Orange

The Aggressor and the Aggrieved: Understanding the World of Kim Davis

In all wars words are used as weapons. Effective propaganda, whether true or not, is critical to any campaign. Conflicts are conveyed as black or white. And, the best propaganda clearly identifies the aggressor and the aggrieved. The cultural war over same-sex marriage is no exception.

Christian fundamentalists proclaim Kim Davis and Christianity are the aggrieved. Roger Gannam, one of Davis’ lawyers said, “Today, for the first time in history, an American citizen has been incarcerated for having the belief of conscience that marriage is the union of one man and one woman. And she’s been ordered to stay there until she’s willing to change her mind, until she’s willing to change her conscience about what belief is.” In fact, Ms. Davis was not in jail for her religious beliefs. She was in jail because she refused to carry out her sworn duty as Rowan County Clerk. Words are being used to fight this battle, which sits right at the demarcation between church and state. Everyone, from progressives to the far right, is outraged. But who is right? Who is the aggressor and who is the aggrieved? The answer is far from black and white.

The History of America as a “Christian Nation”

Religious fundamentalists often invoke our Founding Fathers to show we are a Christian nation. But, our Founding Fathers did not believe our country should be based on any religion. From its inception, America has been a representative democracy, not a theocracy. No official religion is mentioned in the Constitution. And, there was a desire to separate church and state affairs. President John Adams said, “The Government of the United States is not, in any sense, founded upon the Christian Religion.” Almost two centuries later, John F. Kennedy stated, “I believe in an America where the separation of church and state is absolute… where no religious body seeks to impose its will directly or indirectly upon the general populace or the public acts of its officials.”

Today, there is still concern about religion’s influence in our government. But the right is also nervous about the government’s infringement of their religious freedoms. And, Kim Davis’ jailing for refusing to issue marriage licenses to gay couples has either made her the most visible antagonist or hero in this fight. Are fundamentalists’ religious rights being restricted or is their practice adversely affecting the rest of the nation?

Natural Law and God’s Authority

To some, God’s law takes precedence over American jurisprudence. Republican Presidential candidate, Mike Huckabee has stated, “[The Supreme Court is] most certainly not the Supreme Being that can unwrite the laws of nature and the laws of nature’s God.” The meaning of “natural law” has been debated since ancient Greece. Originally it meant there were certain innate laws —ways of behaving— that applied to all people, regardless of nationality or station in life. Only later did the Church define it as divine or God’s law. But in the 17th century Sir Edward Coke, one of England’s most important jurists, believed human nature, along with common law was more important than ecclesiastical law. This had profound effect on our Founding Fathers and remains important in today’s American legal system.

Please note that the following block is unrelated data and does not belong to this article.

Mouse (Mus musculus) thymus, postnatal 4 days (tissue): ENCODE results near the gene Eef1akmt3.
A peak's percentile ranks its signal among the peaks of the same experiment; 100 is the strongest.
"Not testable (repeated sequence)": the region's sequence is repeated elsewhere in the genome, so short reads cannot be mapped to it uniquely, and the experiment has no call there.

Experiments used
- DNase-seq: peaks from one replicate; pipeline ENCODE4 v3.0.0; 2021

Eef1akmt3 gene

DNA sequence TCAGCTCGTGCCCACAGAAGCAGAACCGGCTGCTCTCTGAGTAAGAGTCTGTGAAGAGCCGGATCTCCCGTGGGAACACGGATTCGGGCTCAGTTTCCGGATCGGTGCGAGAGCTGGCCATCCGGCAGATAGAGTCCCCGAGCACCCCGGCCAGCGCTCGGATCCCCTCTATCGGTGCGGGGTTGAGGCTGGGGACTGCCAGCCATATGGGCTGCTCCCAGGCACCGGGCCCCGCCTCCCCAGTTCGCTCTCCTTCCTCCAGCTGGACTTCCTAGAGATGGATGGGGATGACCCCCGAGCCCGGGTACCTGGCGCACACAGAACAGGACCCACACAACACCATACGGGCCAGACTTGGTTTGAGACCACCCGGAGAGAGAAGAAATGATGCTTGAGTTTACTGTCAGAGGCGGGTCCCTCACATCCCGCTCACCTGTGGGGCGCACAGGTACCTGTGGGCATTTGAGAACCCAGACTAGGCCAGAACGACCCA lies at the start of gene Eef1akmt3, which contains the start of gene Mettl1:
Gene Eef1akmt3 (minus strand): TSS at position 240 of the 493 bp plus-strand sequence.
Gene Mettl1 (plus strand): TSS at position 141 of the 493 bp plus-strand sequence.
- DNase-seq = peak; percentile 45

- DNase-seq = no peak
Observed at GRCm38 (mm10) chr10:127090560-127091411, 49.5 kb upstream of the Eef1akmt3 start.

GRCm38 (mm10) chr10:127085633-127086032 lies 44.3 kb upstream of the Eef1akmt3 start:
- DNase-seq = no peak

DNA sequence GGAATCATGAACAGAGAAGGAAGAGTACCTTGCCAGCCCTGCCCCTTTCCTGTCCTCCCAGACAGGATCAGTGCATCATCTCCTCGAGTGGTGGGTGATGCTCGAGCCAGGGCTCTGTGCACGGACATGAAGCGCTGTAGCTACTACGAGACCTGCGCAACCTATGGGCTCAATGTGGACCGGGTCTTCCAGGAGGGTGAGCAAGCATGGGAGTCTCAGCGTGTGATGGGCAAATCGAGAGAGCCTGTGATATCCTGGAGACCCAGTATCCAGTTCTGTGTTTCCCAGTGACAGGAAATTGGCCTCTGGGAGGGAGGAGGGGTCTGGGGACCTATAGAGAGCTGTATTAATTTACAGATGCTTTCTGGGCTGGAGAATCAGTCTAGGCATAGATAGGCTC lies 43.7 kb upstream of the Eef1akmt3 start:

Huckabee bases his notion of natural law on a strict reading of the Bible. Rather than reflect human reason, he uses “natural law” to mean God’s law and only God’s law. Like Huckabee, Kim Davis’ faith is rooted in a literal interpretation of the Bible. When asked by a gay couple, under whose authority was Davis denying them a marriage license, she replied, “Under God’s authority.” But whose God? How does Davis justify acting on God’s authority in her job as county clerk?

George Lakoff, author of Moral Politics, describes two types of Christianity: Nurturant Parent Christianity and Strict Father Christianity. In the Nutrurant Parent model, God is loving and nurturing. Christians reflect God’s will through empathy and love. God’s grace is a reflection of God’s love and only through His grace do we learn to act morally towards others. Strict Father Christianity requires obedience, moral strength, self-discipline, self-denial, and enforcement of God’s laws through reward and punishment. One is rewarded for following God’s authority and punished for not. A good person is one who is self-disciplined, works well in a hierarchy by obeying strict orders from above and giving strict orders to those below. This is the world of Kim Davis.